Here's proof that small business has no political party ties.

To some people, being a CPA or financial counselor is just a job. Perhaps it’s a career. To me, it’s a way of life. I filter my politics through the lens of financial literacy and personal responsibility.

That means I’m not loyal to a political party — I’ve met both Donald Trump and Hillary Clinton. I’m committed to a range of beliefs. One of those is about red tape.

I believe business in this country suffers from over-regulation and over-taxation. Now, those terms — over-regulation and over-taxation — have become as politicized as pro-choice and pro-life. They shouldn’t be.

I’m not against regulation

I’m against costly rules that don’t really protect the public. Too often, governments at every level — city, state, federal — pass a new regulation simply to look good to a constituency whose vote they want. Lawmakers tend to have little to no experience in all the fields they make rules for, so they don’t know the impact of these rules.

They also normally never revisit these new rules to see if they’re effective. In fact, I’ve seen government officials pass even newer rules on top of their previous ones, because the older ones aren’t working. They seldom think of repealing any rules.

I’m not against taxation

I like driving on roads without potholes. I like not worrying about being invaded by a foreign army. I like an educated populace.

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What I don’t like is this irony: Governments add more regulation, then they raise taxes to pay for the employees to monitor those regulations. When those regulations don’t work, they add more regulations — and more employees.

It would be easy to make this an issue between Republicans and Democrats. It would logically follow that Republicans want smaller government, so therefore, Republicans are smarter about regulations. Meanwhile, Democrats trust government to solve problems, so they must adore regulation.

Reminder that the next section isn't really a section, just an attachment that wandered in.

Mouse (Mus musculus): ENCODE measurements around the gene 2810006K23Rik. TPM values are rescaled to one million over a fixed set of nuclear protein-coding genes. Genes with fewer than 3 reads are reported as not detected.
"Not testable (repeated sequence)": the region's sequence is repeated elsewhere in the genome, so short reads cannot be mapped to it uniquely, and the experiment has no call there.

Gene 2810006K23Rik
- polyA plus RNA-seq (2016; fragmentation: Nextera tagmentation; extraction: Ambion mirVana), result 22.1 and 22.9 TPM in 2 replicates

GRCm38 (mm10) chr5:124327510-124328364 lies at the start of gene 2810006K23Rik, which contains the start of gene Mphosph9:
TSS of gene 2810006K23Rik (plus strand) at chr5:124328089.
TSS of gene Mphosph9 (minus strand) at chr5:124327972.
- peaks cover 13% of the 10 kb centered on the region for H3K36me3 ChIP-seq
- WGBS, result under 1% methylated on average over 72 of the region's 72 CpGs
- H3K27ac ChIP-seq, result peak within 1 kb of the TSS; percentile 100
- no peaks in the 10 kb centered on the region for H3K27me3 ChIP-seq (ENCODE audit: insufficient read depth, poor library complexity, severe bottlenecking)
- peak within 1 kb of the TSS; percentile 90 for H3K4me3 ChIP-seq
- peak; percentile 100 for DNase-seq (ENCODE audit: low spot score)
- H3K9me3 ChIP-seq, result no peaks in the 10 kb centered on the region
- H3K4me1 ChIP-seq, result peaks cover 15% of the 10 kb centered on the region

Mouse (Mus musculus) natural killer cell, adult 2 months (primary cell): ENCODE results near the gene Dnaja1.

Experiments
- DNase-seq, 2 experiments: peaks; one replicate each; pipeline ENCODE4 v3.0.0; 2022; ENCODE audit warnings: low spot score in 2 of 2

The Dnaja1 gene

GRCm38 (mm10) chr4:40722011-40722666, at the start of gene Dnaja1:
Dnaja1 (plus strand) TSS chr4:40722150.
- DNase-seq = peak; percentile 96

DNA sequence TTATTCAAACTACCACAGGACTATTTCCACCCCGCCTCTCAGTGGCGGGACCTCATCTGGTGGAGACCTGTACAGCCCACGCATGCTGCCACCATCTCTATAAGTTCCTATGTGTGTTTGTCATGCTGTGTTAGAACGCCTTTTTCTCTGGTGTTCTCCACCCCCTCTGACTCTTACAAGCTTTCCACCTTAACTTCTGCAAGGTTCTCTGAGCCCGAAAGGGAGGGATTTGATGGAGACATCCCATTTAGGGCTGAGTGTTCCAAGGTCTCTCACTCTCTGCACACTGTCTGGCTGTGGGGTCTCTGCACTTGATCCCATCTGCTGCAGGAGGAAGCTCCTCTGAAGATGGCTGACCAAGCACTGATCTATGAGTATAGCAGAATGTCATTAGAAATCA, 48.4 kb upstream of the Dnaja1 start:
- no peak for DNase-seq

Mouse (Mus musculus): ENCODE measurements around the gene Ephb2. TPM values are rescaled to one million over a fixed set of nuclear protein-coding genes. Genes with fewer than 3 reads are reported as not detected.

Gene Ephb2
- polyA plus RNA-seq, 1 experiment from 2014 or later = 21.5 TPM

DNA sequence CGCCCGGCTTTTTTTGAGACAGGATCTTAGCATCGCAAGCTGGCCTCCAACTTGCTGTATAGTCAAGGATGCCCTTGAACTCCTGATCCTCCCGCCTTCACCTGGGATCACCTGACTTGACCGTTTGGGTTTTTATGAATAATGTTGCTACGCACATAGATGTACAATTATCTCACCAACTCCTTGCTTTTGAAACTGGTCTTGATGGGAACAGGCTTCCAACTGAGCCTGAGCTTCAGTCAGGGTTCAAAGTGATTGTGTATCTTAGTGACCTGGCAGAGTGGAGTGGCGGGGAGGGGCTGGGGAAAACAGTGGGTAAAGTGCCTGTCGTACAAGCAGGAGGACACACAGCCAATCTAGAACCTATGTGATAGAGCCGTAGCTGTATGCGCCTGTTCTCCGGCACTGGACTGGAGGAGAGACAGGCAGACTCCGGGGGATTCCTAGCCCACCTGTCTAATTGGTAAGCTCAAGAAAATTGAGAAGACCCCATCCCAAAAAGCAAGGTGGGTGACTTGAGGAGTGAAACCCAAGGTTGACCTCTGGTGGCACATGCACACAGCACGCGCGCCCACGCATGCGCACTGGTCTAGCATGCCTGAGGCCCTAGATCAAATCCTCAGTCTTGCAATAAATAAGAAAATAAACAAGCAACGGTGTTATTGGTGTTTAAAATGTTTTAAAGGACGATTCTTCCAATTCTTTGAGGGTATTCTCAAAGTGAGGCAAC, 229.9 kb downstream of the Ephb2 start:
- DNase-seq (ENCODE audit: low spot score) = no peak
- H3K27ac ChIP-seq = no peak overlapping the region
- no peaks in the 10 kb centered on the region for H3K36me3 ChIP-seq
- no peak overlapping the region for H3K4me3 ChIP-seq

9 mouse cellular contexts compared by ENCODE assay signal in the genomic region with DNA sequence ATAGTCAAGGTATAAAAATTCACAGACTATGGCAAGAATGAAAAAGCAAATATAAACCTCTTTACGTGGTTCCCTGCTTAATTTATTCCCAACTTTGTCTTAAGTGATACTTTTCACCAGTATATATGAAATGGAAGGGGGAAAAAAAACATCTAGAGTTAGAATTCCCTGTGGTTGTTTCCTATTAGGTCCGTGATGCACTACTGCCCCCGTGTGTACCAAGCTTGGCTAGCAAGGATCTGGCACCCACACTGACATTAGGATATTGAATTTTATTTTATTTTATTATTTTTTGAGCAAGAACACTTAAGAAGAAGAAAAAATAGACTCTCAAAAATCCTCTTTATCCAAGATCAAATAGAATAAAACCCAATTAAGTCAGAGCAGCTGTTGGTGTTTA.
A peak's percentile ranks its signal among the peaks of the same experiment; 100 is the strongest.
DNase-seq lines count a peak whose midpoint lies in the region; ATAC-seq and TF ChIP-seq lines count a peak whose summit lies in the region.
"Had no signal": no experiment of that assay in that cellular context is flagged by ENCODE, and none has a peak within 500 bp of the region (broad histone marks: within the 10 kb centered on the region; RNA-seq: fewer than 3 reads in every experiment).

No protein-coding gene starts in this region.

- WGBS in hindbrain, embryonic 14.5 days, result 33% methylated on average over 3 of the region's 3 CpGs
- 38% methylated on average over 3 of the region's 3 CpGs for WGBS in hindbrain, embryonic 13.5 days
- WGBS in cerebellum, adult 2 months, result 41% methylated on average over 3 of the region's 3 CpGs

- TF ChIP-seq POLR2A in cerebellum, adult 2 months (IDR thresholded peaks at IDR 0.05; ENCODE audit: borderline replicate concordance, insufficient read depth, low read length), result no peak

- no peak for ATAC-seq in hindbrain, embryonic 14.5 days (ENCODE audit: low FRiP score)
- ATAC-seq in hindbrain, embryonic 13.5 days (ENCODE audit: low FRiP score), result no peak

Not necessarily so. Here’s an example.

Recently, an online publication called Fit Small Business tried to figure out which states are the best for starting a small business. Its researchers studied everything from taxes to cost of living, from the available labor market to the available commercial real estate.

Regulation and taxation were a major part of the rankings.

“We based our methodology on 24 metrics across seven categories and then analyzed the data to determine the weights for those categories,” boasts editor-in-chief David Waring.  “This index is, by far, the most comprehensive list available.”

The result was this map. Here’s a screen shot of it…

Now here’s where it gets interesting. Compare the map above to a map of the Electoral College results from last year’s election…

Do you see what I see? Almost a third of the states that voted for Clinton make the top 10. That’s New Hampshire, Massachusetts, and Washington.

Makes you wonder: What else in this country seems to be strictly partisan but isn’t? And what would happen if die-hard members of both parties actually studied the issues? Personally, I don’t care which party a candidate belongs to. I care about which philosophy they believe in.

I think we’d all be better off if that attitude spread.

Meet the Author

Howard Dvorkin, CPA

Howard Dvorkin

CPA and Chairman

Dvorkin is the author of Credit Hell and Power Up, founder of Consolidated Credit, and Chairman of Debt.com.

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Article last modified on August 7, 2017. Published by Debt.com, LLC . Mobile users may also access the AMP Version: Small Business Isn’t A Partisan Issue - AMP.